Holiday – Holy Day

Thought Leaders Series: 2018

The artist popularly known as Madonna released a hit single in 1983, entitled Holiday. Like all magical stories, Holiday had been turned down by singers Phyllis Hyman and Mary Wilson, formerly of The Supremes. In similar vein with the vision of the Olympics and FIFA World Cup, this song calls for a global Holiday.

Written by Curtis Hudson and Lisa Stevens of Pure Energy, the track was presented to Madonna by her producer John “Jellybean” Benitez, during their search for a potential hit track to include in her debut album.

Interestingly the word Holiday actually emerged from the concept of a Holy Day. In Judaism it is a sabbath, a day of abstinence, worship, and rest from all form of toil and exertion.

In Judaism we also have the sabbath week, and the sabbath year (also known as The Year of Jubilee). It was meant to be observed on the seventh year of the seven-year agricultural cycle for the Land of Israel.

As well as leaving the land to replenish, by the end of the year all debts (sadly, like usury and other concepts around social justice, the debts of foreigners was not included) were cancelled, and slaves are set free. In fact, Jeremiah will blame the Exile on the lack of observance of The Jubilee.

To this end scholars argue that the main reason why it was never observed was because of the greed of the ruling elites. They did not want debts cancelled, slaves set free, or a year long holiday for workers.

Once every four years, the FIFA World Cup affords us the opportunity to just relax and enjoy twenty two men chase a leather ball for 90mins.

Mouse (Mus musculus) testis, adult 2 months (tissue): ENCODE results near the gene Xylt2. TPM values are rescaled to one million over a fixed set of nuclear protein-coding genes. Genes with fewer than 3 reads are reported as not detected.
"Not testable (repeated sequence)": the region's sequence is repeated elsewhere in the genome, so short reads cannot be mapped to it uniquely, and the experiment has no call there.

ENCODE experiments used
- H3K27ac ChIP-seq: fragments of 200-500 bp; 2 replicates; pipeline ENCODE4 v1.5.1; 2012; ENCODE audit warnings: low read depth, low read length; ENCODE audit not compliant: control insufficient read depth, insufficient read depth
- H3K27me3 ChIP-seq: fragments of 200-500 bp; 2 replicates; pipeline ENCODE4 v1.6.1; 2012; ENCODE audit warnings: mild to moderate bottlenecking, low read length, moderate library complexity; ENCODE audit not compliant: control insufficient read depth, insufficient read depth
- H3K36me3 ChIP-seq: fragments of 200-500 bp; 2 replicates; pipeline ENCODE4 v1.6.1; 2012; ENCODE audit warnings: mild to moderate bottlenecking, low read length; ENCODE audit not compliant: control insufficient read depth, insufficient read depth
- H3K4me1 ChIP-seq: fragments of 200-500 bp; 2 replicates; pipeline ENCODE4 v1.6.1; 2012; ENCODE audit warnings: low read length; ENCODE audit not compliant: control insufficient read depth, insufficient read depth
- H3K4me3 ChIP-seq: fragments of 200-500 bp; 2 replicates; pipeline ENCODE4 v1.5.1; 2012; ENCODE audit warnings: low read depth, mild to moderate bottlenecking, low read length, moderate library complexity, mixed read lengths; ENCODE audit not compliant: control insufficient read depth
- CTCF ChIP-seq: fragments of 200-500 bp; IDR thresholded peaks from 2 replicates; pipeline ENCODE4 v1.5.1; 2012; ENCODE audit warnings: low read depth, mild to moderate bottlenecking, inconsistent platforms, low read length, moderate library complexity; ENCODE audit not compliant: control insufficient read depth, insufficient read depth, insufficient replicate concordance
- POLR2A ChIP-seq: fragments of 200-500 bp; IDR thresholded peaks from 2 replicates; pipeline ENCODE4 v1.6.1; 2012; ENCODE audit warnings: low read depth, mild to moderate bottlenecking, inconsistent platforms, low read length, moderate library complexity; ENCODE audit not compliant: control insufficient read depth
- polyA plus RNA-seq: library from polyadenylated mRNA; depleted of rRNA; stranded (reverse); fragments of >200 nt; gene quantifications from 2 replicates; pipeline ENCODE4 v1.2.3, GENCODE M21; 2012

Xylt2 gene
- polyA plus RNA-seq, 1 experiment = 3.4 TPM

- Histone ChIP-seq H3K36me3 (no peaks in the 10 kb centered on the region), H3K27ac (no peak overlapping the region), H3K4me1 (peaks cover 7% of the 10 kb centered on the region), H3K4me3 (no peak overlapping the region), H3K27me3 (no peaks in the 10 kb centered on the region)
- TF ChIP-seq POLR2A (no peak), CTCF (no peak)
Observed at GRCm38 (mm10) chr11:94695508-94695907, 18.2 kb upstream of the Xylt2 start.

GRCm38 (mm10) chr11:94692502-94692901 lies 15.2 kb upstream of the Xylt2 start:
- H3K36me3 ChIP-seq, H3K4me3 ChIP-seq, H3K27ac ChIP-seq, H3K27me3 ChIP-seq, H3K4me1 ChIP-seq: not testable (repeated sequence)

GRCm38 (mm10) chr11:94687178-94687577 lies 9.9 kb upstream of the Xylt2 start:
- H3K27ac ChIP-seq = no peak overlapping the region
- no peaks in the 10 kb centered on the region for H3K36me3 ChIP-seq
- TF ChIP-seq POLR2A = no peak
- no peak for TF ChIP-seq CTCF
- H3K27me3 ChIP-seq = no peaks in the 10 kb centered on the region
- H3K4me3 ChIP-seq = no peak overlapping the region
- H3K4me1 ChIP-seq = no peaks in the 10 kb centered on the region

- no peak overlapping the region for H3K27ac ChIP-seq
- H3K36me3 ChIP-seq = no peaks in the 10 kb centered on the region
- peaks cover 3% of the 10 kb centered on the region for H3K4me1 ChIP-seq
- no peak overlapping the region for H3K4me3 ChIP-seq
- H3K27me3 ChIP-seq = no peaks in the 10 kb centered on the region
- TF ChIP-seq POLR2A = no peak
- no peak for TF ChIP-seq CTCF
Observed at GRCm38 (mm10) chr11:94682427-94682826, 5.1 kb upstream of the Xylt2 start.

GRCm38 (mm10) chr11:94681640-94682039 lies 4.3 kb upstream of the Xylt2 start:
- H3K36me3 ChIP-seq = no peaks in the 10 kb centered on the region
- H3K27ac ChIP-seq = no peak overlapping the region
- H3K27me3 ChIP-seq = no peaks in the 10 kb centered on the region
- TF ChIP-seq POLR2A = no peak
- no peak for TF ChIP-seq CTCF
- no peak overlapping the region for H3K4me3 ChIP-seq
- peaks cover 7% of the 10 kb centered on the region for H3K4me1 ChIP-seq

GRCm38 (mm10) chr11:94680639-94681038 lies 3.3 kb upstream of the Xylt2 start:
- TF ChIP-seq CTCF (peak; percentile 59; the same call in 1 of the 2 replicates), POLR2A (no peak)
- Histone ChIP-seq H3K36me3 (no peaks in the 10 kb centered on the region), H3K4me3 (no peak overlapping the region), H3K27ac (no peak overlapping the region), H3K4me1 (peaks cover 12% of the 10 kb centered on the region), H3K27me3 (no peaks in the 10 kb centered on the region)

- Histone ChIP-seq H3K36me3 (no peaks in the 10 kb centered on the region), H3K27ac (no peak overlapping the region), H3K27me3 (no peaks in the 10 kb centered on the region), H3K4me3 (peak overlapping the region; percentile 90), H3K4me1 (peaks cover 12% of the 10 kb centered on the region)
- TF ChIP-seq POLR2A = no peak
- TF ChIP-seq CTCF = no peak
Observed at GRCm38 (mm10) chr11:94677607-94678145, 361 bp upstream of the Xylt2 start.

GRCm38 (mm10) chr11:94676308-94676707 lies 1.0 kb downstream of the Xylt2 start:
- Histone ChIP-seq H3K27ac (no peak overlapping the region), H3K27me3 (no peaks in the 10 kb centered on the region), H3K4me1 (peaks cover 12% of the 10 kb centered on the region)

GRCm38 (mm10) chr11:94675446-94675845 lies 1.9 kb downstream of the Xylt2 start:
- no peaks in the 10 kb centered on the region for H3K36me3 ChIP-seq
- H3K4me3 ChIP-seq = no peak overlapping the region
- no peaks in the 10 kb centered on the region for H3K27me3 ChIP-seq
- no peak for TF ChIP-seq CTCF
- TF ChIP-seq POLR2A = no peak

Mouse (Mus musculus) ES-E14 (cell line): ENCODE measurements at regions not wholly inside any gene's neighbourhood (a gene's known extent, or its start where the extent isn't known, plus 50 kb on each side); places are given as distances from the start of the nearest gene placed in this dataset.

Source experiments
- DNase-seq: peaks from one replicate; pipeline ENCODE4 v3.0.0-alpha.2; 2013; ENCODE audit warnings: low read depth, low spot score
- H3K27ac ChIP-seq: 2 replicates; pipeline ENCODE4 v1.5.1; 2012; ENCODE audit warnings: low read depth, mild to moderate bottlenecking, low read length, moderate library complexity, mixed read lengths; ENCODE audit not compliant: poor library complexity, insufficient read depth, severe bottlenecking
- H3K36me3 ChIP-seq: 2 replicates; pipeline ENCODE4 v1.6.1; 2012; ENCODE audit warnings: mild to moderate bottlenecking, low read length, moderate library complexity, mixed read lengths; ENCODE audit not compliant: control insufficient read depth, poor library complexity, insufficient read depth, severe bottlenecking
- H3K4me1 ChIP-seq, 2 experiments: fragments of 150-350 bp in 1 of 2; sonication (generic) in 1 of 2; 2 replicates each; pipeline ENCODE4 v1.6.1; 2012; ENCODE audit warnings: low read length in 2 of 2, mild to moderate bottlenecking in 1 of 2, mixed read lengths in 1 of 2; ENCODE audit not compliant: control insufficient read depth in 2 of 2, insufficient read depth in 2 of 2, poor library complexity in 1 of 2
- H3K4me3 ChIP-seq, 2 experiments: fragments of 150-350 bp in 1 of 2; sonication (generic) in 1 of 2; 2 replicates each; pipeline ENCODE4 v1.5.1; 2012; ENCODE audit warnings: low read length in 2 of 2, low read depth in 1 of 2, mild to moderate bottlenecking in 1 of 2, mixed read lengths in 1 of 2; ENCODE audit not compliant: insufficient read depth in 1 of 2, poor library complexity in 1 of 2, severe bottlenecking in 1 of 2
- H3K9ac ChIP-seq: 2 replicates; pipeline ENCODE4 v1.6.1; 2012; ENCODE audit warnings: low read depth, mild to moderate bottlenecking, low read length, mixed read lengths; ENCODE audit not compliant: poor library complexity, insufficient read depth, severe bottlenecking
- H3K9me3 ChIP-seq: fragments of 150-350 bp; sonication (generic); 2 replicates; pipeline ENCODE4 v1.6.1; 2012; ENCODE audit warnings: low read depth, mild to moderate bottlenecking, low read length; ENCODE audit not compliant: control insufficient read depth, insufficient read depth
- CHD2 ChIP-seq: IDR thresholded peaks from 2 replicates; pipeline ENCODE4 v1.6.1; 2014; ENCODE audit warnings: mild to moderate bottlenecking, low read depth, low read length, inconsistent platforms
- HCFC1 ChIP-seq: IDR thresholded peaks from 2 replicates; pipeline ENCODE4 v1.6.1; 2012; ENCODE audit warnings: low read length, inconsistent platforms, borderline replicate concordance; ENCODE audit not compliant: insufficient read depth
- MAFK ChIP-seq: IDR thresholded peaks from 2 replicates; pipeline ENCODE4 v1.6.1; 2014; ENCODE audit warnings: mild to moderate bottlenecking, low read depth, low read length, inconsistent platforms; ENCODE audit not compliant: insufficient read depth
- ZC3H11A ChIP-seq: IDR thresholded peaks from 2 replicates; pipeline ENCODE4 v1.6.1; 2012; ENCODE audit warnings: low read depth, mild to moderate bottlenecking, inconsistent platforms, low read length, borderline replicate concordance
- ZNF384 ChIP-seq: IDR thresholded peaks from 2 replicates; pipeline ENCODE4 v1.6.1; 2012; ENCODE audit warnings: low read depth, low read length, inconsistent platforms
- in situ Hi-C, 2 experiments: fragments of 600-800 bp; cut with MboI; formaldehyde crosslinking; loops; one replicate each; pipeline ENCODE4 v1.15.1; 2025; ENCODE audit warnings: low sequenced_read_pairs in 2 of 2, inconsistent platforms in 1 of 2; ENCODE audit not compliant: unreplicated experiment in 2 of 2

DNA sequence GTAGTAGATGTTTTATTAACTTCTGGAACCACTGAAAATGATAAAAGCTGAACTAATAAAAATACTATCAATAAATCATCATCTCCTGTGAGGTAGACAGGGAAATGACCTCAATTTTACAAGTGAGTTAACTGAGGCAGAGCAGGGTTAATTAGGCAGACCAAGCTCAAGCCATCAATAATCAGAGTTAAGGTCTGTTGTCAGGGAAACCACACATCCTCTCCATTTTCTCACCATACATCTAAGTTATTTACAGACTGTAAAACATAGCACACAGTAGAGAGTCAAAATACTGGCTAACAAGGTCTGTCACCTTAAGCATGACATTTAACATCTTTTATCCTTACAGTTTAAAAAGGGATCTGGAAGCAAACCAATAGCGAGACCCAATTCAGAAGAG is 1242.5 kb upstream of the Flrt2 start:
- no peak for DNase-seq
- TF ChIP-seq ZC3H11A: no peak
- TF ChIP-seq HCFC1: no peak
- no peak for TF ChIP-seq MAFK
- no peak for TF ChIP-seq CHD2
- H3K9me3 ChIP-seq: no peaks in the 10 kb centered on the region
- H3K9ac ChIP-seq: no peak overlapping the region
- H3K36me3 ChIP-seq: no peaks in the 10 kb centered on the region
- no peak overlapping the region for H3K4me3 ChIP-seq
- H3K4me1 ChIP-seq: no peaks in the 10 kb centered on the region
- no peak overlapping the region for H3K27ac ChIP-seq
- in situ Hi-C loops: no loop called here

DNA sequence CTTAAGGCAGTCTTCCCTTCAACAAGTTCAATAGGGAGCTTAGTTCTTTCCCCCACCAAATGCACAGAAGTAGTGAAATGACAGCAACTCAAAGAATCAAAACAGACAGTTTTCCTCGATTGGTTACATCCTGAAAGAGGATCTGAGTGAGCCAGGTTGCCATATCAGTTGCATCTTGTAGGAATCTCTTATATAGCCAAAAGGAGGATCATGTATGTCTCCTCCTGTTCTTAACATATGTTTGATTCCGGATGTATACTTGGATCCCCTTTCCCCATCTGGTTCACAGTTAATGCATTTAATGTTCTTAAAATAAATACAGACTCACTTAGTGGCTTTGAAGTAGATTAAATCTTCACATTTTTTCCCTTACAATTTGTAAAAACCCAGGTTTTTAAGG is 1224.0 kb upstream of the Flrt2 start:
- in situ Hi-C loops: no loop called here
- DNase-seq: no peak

When was the last time you just relaxed and played? This could take the shape of watching a movie, listening to music, hanging out with friends.

As well as work, play is an important part of being human. Some of the most innovative ideas were conceived through play. In the words of Madonna:

Let love shine

And we will find

A way to come together

Can make things better

We need a holiday

To a great week!

Healingsprings fellowship: Human Capital Development

Reachout | Revive | Recover



Thought Leaders Series: 2018

Many factions saw rebellion and insurgency as a means of resisting Roman occupation in Palestine, but for Jesus, as well as his introspective approach towards personal transformation, prayer was also a necessary discipline in resisting the urge to repay their oppressors with evil.

Prayer was an outlet, a release valve, a means of purging the transference of injustice, pain and violence they suffered under Roman occupation.

But this did not limit or demean the importance of social action and advocacy. His prophetic voice was regularly heard loud and clear in houses, street corners, mountains, the seaside, synagogues, and the Temple.

He led his disciples in creating a community of common goods, where they all had ‘things in common’, and those at the fringes of society were rehabilitated back into community.

Exemplified in real transformation through: healing the sick, feeding the hungry, visiting those in prison, and debt cancellation.

But sadly today, prayer is treated as a silver bullet – especially in Evangelical settings. It is presented as the answer to all the ills and challenges facing humanity, while advocacy and social action are often relegated to the peripheral – a nice to have, but not a necessary element in bringing about God’s kingdom on earth.